As can be deduced from the above-mentioned reports, there are inconsistent results about the role of supplementary cementing materials on the sulphate resistance of blended or composite cements. Taken together, these have been our initial motivation to investigate the magnesium sulphate resistance of a kind of PHS-based composite cement with a very high replacement level.

PHS is a by-product of yellow phosphor production via electric furnace method, mainly consisting of calcium oxide (CaO) and silicon dioxide (SiO2) (41,42). From chemical composition, it can be understood that PHS exhibits latent cementing properties with some pozzolanic character (reaction with lime), but it is less reactive than BFS. The reason is that it is relatively poor in alumina content, in addition to its phosphorus oxide content that has deep influence on setting time of cement (41,42). Various properties of PHS-blended cements have been investigated, and it has been determined that PHS content cements exhibit appropriate physical and mechanical properties under the effect of thermal, hydrothermal, and mechanical treatments. This type of composite cement presents 28-day compressive strength of almost 93 MPa at relatively high Blaine fineness of 450 m2/kg and a significantly better resistance against frost-salt attack (41-45).

The cement under investigation in the present work is prepared from high amount of PHS and is chemically activated by adding a Portland cement-based compound chemical activator formed from sodium sulphate and anhydrite (44,46). This new environmentally-friendly cement is named chemically-activated phosphorus slag-based composite cement (CAPSCC). The CAPSCC in the present work is prepared by proportioned mixing of PHS (80 wt.%), PC (14 wt.%) and compound chemical activator (6 wt.%) (Sodium sulfate (2 wt.%)+anhydrite (4 wt.%)) followed by inter-grinding of them using a laboratory ball mill with the length and diameter of 0.30 and 0.26 m, respectively for a period of 7 h until the targeted Blaine fineness of 303 m2/kg. As a new aspect, this work is devoted to investigate the resistance of CAPSCC against magnesium sulphate attack at various exposure times up to one year. Also, the magnesium sulphate resistance of CAPSCC is compared with that of type II and V Portland cements within the scope of this study.

2. MATERIALS AND METHODSTOP

2.1. MaterialsTOP

2.1.1. Phosphorus slag and Portland cementsTOP

The PHS used in this study was provided from a phosphoric acid plant located in Tehran province, Iran. Type II Portland cement (PC2) and Type V Portland cement (PC5) were used in accordance with ASTM standard. The chemical and physical properties of PHS, PC2, and PC5 as well as Bogue’s potential phase compositions of PCs are presented in Table 1. The chemical composition of PHS mentioned in Table 1 has been determined according to ASTM standards C311 and C114.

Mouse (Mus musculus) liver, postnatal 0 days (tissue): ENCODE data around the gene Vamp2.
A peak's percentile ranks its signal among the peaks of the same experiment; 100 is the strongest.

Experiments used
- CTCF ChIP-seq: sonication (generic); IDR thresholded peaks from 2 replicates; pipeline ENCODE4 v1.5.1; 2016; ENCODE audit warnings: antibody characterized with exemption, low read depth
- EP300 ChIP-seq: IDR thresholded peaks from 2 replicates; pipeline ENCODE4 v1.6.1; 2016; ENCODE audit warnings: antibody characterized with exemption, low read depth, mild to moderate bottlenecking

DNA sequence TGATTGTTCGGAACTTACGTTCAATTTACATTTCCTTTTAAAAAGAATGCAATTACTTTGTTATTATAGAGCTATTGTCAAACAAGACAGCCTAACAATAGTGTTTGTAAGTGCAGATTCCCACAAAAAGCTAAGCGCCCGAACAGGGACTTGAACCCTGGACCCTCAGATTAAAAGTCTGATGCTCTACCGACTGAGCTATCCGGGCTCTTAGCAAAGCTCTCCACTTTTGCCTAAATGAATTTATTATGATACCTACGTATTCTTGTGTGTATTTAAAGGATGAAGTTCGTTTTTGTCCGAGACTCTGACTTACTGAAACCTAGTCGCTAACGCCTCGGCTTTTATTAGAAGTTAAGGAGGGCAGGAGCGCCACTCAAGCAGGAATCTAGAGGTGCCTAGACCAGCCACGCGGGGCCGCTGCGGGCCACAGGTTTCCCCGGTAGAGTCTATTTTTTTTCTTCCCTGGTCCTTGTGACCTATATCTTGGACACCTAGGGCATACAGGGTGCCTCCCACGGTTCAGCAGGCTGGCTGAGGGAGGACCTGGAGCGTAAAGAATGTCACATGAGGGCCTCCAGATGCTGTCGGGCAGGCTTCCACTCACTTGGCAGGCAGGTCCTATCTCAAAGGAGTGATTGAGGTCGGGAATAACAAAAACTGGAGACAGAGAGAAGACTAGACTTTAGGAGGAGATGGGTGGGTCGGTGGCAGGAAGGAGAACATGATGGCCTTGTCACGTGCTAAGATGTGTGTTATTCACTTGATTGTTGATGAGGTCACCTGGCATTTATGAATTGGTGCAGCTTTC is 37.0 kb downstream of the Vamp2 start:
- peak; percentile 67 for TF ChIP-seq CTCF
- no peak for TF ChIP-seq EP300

Table 1. Properties of phosphorus slag and Portland cements
Physical properties PC2 PC5 PHS
Blaine fineness (m2/kg) 320 295 303
Density (kg/m3) 3120 3145 2940*
Chemical composition (wt.%)
CaO 63.26 64.90 45.14
SiO2 22.50 22.42 38.42
Al2O3 4.15 3.81 7.65
Fe2O3 3.44 4.20 0.90
MgO 3.25 0.08 2.60
SO3 1.80 1.64 -
K2O 0.65 0.42 0.56
Na2O 0.20 0.22 0.43
P2O5 - - 1.50
LOI 0.61 1.61 1.87
Free lime 0.48 1.07 -
Bogue’s potential phase composition (wt.%)
C3S 45.62 53.65 -
C2S 30.16 23.88 -
C3A 5.18 2.99 -
C4AF 10.47 12.78 -
* In accordance with ASTM standard C188

Figure 1 depicts the X-ray diffractogram of PHS powder indicating the presence of periclase (MgO) as the only crystalline phase.

Figure 1. X-ray diffractogram of phosphorus slag powder.

 

2.1.2. Compound chemical activatorTOP

A mixture of sodium sulphate (2 wt.%) and anhydrite (4 wt.%) was used as compound chemical activator in this study based on some recent studies (47,48). Sodium sulphate was purchased from Merck (Darmstadt, Germany). The chemical composition of anhydrite (in wt.%) was as follows: CaO-36.00, SO3-54.38, and SiO2-5.88.

2.1.3. SandTOP

The siliceous sand used to prepare the mortar specimens was in accordance with standard DIN-EN 196-1.

2.1.4. WaterTOP

The pipeline potable water was used to prepare mortar specimens. The specific gravity of the used water was supposed about 1000 kg/m3.

2.2. MethodsTOP

2.2.1. Preparation of specimens and solutionTOP

Enough paste and mortar specimens of different sizes were prepared from CAPSCC and control cements (PC2, PC5) in accordance with ASTM standard C109. The water-to-cement ratios for CAPSCC paste and mortar were obtained 0.22 and 0.37, respectively in accordance with ASTM standards C187 and C230, respectively. For CAPSCC mortar, the water-to-cement ratio was adjusted at a value giving an almost the same spread diameter as obtained for PC2 and PC5 control mortars in flow-table test. Mortar specimens of the size 5×5×5 cm3 were used for monitoring the changes happening in the compressive strength and weight and mortar specimens of the size 2.5×2.5×28.5 cm3 were employed for the purpose of length change test. Simultaneously, paste specimens of the size 2×2×2 cm3 were also prepared for complementary studies (XRD and SEM).

To prepare mortar specimens, a planetary mixer was used according to ASTM standard C305. After casting, the molds were stored at an atmosphere of more than 95% relative humidity at 23±2 °C for 24 hours and then after demolding, the specimens were cured in lime-saturated water at 23±2 °C until the time of testing.

The curing time in lime-saturated water for control specimens was 27 days. For CAPSCC specimens, however, based on ASTM standard C1012, a curing time of 49 days in lime-saturated water was applied for attaining a compressive strength of at least 20 MPa. The magnesium sulphate solution was also prepared in accordance with ASTM standard C1012. All the cured paste and mortar specimens were then fully immersed in 5% magnesium sulphate solution. To control the pH of the solution between 6 and 8, the solution was refreshed every week for the first month, and then this trend was continued every month to the end of twelfth month.